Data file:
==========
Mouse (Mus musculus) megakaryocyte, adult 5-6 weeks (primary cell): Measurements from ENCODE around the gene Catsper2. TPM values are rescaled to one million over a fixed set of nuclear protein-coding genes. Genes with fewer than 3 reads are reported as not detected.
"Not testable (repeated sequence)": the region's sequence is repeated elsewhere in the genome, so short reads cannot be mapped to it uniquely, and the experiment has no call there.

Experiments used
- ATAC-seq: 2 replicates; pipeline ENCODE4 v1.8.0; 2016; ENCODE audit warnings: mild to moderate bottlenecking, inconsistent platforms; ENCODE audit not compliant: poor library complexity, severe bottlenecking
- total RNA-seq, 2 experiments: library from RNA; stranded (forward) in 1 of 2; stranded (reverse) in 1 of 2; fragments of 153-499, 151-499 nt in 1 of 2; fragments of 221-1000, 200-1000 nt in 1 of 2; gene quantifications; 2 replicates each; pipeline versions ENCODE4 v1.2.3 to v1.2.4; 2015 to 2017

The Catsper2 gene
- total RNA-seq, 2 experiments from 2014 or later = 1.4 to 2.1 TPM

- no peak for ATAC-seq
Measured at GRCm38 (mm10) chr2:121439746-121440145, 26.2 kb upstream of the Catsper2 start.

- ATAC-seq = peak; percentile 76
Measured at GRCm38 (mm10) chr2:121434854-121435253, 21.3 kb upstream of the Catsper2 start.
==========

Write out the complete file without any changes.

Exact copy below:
Mouse (Mus musculus) megakaryocyte, adult 5-6 weeks (primary cell): Measurements from ENCODE around the gene Catsper2. TPM values are rescaled to one million over a fixed set of nuclear protein-coding genes. Genes with fewer than 3 reads are reported as not detected.
"Not testable (repeated sequence)": the region's sequence is repeated elsewhere in the genome, so short reads cannot be mapped to it uniquely, and the experiment has no call there.

Experiments used
- ATAC-seq: 2 replicates; pipeline ENCODE4 v1.8.0; 2016; ENCODE audit warnings: mild to moderate bottlenecking, inconsistent platforms; ENCODE audit not compliant: poor library complexity, severe bottlenecking
- total RNA-seq, 2 experiments: library from RNA; stranded (forward) in 1 of 2; stranded (reverse) in 1 of 2; fragments of 153-499, 151-499 nt in 1 of 2; fragments of 221-1000, 200-1000 nt in 1 of 2; gene quantifications; 2 replicates each; pipeline versions ENCODE4 v1.2.3 to v1.2.4; 2015 to 2017

The Catsper2 gene
- total RNA-seq, 2 experiments from 2014 or later = 1.4 to 2.1 TPM

- no peak for ATAC-seq
Measured at GRCm38 (mm10) chr2:121439746-121440145, 26.2 kb upstream of the Catsper2 start.

- ATAC-seq = peak; percentile 76
Measured at GRCm38 (mm10) chr2:121434854-121435253, 21.3 kb upstream of the Catsper2 start.